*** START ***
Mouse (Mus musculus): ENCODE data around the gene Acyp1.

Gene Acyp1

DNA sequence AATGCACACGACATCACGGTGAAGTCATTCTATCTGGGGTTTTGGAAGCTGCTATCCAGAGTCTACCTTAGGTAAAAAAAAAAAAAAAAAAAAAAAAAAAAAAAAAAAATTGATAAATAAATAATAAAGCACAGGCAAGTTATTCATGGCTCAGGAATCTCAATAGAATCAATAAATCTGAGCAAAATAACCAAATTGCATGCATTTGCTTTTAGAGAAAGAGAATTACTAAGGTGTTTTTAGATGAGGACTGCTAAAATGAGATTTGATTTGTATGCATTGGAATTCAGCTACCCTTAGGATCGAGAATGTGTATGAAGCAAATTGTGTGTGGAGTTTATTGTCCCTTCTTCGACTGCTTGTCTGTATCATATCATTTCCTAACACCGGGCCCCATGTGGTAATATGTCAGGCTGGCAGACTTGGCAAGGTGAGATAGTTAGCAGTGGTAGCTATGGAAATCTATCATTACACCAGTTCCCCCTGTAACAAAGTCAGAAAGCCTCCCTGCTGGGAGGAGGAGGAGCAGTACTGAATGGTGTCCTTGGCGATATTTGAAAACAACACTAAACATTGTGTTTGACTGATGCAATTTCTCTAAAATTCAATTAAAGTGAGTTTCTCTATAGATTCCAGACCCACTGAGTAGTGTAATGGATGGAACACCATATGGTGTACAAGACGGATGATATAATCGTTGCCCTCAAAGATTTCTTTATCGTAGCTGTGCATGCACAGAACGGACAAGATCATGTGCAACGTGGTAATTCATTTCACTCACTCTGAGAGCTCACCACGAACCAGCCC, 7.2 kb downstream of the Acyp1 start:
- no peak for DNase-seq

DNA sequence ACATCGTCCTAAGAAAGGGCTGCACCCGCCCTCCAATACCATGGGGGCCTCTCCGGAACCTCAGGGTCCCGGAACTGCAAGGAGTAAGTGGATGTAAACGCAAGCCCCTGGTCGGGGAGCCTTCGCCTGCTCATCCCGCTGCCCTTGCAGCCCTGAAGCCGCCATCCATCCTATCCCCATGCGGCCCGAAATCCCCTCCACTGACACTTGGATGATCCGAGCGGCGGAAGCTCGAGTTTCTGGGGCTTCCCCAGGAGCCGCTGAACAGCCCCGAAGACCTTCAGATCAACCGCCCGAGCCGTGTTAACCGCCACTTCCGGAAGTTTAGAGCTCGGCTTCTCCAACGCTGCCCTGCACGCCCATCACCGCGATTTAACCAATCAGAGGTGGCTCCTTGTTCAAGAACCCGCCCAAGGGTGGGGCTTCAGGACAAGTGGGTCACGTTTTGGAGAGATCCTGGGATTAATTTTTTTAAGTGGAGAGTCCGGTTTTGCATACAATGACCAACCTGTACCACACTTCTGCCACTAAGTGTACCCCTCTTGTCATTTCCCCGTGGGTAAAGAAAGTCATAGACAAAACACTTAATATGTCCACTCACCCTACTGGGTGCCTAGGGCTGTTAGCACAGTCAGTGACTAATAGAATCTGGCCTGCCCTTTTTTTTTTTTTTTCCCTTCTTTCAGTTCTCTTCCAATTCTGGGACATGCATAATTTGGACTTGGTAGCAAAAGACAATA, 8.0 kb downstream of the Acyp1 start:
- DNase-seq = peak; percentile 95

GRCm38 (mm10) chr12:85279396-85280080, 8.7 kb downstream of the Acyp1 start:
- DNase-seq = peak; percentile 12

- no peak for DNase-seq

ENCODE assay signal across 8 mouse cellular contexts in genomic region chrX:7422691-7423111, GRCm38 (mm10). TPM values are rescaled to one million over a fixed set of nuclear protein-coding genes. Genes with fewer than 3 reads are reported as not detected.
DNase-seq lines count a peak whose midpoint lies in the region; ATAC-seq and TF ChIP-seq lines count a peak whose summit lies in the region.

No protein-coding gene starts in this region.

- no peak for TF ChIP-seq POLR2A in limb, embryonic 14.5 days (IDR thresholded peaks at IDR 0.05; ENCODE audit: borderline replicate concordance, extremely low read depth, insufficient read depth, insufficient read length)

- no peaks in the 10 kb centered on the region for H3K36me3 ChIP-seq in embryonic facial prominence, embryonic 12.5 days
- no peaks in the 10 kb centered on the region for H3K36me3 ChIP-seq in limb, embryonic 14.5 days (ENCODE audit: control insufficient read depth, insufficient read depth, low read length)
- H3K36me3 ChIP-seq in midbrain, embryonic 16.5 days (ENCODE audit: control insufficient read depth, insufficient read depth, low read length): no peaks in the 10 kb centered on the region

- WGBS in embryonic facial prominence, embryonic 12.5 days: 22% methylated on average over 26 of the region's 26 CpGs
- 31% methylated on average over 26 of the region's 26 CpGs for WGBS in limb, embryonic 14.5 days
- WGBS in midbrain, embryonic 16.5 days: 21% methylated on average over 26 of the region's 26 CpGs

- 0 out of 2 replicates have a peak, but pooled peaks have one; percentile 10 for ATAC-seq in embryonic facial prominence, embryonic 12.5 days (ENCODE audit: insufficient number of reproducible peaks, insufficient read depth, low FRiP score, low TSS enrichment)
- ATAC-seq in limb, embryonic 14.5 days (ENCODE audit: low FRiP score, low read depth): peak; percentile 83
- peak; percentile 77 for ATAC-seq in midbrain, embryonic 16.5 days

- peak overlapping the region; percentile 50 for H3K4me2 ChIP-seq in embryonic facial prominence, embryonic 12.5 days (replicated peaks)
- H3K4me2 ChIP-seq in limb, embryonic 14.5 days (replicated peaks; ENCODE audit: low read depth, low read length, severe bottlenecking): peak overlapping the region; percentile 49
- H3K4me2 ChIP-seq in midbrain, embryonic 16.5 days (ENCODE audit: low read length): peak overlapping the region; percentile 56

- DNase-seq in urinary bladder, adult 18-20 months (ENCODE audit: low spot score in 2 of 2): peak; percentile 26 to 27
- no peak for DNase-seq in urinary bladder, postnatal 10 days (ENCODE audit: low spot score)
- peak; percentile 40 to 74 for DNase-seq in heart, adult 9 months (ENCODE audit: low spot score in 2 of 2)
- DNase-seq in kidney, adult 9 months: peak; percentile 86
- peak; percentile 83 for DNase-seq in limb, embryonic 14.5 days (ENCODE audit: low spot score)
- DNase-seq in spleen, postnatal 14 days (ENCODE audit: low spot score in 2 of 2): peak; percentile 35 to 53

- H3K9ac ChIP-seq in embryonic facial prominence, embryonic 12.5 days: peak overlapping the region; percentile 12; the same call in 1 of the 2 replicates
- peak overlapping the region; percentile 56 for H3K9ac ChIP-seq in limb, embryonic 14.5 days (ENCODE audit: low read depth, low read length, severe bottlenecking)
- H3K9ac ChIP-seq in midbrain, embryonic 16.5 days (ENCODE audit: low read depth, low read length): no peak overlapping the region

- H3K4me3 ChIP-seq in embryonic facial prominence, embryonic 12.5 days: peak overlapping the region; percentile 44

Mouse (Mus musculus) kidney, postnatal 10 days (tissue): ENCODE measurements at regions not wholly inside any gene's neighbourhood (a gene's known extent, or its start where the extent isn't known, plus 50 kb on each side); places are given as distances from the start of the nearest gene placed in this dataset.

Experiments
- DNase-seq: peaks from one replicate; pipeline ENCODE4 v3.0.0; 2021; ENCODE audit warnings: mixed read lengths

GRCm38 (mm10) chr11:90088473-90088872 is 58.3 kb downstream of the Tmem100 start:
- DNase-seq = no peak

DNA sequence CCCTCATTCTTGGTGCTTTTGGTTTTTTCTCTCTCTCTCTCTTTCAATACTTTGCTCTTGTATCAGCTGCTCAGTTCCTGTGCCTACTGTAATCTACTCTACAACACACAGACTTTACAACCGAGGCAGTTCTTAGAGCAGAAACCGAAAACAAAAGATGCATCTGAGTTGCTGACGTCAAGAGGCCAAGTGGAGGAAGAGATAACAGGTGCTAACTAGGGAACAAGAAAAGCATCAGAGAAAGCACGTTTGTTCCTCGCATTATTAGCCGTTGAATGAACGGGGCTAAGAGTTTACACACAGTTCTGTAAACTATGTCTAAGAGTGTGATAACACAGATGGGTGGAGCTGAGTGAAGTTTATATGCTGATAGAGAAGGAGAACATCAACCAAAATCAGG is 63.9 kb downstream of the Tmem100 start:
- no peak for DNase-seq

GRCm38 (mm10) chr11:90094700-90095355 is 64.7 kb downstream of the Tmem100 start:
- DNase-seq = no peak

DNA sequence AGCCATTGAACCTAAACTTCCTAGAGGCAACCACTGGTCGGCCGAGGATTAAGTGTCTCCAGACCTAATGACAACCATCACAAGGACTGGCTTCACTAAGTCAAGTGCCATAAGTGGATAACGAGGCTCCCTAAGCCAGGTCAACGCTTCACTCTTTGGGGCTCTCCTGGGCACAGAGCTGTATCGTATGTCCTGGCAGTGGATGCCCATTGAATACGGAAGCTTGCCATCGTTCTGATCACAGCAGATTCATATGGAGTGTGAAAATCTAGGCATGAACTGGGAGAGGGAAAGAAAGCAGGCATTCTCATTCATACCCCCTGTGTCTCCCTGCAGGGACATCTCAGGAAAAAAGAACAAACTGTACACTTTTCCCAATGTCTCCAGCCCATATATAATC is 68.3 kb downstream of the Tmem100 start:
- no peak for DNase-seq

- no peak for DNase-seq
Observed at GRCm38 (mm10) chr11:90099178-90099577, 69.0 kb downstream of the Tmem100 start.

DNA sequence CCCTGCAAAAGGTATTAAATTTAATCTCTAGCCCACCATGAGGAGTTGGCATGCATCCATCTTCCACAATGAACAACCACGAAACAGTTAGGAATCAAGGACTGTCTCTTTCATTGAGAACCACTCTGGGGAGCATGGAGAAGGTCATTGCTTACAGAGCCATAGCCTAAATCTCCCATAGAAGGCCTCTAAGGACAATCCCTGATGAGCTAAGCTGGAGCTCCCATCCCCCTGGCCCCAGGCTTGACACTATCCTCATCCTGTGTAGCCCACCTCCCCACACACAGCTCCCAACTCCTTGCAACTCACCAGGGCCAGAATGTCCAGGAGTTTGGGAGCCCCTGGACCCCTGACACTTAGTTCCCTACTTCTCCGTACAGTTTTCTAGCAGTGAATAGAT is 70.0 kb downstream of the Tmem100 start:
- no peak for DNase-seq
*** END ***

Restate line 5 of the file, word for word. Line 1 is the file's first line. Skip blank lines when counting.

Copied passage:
DNA sequence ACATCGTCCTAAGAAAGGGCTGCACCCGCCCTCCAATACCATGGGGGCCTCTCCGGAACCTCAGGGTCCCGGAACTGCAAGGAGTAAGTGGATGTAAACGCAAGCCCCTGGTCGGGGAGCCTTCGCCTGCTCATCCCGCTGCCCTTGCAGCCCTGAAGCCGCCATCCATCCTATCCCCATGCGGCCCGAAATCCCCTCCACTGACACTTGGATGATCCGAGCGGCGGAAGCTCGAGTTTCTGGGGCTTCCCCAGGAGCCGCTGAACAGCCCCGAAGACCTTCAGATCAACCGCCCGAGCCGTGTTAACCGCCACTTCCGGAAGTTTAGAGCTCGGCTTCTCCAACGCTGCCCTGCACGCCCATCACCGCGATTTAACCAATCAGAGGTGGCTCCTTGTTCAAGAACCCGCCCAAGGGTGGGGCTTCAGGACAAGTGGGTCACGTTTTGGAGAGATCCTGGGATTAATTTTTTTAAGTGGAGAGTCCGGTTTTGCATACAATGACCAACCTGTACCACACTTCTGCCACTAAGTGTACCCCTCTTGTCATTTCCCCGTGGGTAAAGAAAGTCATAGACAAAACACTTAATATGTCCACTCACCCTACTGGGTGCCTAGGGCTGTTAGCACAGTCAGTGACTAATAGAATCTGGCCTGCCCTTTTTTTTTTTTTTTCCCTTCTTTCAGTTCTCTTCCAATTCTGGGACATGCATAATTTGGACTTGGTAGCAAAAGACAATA, 8.0 kb downstream of the Acyp1 start: